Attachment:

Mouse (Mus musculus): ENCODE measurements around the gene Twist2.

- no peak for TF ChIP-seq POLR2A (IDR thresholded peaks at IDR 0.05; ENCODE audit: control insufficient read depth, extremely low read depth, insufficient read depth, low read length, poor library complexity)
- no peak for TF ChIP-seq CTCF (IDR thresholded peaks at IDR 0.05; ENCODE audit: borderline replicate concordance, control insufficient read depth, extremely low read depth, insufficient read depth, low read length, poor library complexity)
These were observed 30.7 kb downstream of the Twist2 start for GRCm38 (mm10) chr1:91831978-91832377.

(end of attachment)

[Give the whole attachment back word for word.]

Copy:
Mouse (Mus musculus): ENCODE measurements around the gene Twist2.

- no peak for TF ChIP-seq POLR2A (IDR thresholded peaks at IDR 0.05; ENCODE audit: control insufficient read depth, extremely low read depth, insufficient read depth, low read length, poor library complexity)
- no peak for TF ChIP-seq CTCF (IDR thresholded peaks at IDR 0.05; ENCODE audit: borderline replicate concordance, control insufficient read depth, extremely low read depth, insufficient read depth, low read length, poor library complexity)
These were observed 30.7 kb downstream of the Twist2 start for GRCm38 (mm10) chr1:91831978-91832377.